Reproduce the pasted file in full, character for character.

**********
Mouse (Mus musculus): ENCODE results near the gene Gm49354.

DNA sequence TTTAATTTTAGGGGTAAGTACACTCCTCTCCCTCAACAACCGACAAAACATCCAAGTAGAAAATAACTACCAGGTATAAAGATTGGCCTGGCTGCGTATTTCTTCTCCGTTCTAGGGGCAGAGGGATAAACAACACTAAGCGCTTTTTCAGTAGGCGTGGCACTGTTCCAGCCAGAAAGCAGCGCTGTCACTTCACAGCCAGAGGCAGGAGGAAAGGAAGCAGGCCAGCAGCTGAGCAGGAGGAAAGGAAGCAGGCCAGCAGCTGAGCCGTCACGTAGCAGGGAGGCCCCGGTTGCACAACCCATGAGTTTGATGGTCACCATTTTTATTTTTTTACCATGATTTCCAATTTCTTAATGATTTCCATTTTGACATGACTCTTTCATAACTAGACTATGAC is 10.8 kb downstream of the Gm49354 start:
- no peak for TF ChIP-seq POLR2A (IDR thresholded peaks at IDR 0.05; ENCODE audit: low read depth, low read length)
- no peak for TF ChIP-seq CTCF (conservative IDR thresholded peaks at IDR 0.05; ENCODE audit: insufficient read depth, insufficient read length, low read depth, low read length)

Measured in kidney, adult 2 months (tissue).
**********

Mouse (Mus musculus): ENCODE results near the gene Gm49354.

DNA sequence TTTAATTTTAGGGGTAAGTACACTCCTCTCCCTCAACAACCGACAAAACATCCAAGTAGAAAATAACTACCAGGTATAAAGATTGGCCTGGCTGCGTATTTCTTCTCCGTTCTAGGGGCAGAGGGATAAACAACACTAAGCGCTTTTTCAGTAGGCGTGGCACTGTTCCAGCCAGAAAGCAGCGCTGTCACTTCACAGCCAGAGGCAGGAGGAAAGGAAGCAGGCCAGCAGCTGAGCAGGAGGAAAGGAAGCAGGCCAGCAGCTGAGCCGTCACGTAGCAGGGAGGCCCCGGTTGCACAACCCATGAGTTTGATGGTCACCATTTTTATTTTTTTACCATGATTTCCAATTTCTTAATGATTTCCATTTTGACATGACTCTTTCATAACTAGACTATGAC is 10.8 kb downstream of the Gm49354 start:
- no peak for TF ChIP-seq POLR2A (IDR thresholded peaks at IDR 0.05; ENCODE audit: low read depth, low read length)
- no peak for TF ChIP-seq CTCF (conservative IDR thresholded peaks at IDR 0.05; ENCODE audit: insufficient read depth, insufficient read length, low read depth, low read length)

Measured in kidney, adult 2 months (tissue).